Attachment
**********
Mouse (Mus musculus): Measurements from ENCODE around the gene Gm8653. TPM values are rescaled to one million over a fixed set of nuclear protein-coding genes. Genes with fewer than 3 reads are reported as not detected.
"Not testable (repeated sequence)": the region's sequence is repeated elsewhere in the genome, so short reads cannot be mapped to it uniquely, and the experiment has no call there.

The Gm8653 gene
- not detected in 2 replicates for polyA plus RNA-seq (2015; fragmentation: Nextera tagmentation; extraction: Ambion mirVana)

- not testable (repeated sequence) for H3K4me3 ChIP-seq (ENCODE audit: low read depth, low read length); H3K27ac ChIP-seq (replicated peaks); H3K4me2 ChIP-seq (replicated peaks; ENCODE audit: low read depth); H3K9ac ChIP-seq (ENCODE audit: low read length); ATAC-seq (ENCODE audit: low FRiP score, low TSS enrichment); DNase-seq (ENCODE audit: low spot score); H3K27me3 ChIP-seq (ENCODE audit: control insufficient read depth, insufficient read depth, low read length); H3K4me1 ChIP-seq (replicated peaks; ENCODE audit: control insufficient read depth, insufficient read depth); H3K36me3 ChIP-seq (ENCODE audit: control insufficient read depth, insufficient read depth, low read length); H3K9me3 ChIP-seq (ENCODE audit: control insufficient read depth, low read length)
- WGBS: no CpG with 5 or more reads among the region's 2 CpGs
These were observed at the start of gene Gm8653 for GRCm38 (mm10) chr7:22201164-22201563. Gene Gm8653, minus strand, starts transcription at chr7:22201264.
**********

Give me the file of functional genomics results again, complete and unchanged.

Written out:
Mouse (Mus musculus): Measurements from ENCODE around the gene Gm8653. TPM values are rescaled to one million over a fixed set of nuclear protein-coding genes. Genes with fewer than 3 reads are reported as not detected.
"Not testable (repeated sequence)": the region's sequence is repeated elsewhere in the genome, so short reads cannot be mapped to it uniquely, and the experiment has no call there.

The Gm8653 gene
- not detected in 2 replicates for polyA plus RNA-seq (2015; fragmentation: Nextera tagmentation; extraction: Ambion mirVana)

- not testable (repeated sequence) for H3K4me3 ChIP-seq (ENCODE audit: low read depth, low read length); H3K27ac ChIP-seq (replicated peaks); H3K4me2 ChIP-seq (replicated peaks; ENCODE audit: low read depth); H3K9ac ChIP-seq (ENCODE audit: low read length); ATAC-seq (ENCODE audit: low FRiP score, low TSS enrichment); DNase-seq (ENCODE audit: low spot score); H3K27me3 ChIP-seq (ENCODE audit: control insufficient read depth, insufficient read depth, low read length); H3K4me1 ChIP-seq (replicated peaks; ENCODE audit: control insufficient read depth, insufficient read depth); H3K36me3 ChIP-seq (ENCODE audit: control insufficient read depth, insufficient read depth, low read length); H3K9me3 ChIP-seq (ENCODE audit: control insufficient read depth, low read length)
- WGBS: no CpG with 5 or more reads among the region's 2 CpGs
These were observed at the start of gene Gm8653 for GRCm38 (mm10) chr7:22201164-22201563. Gene Gm8653, minus strand, starts transcription at chr7:22201264.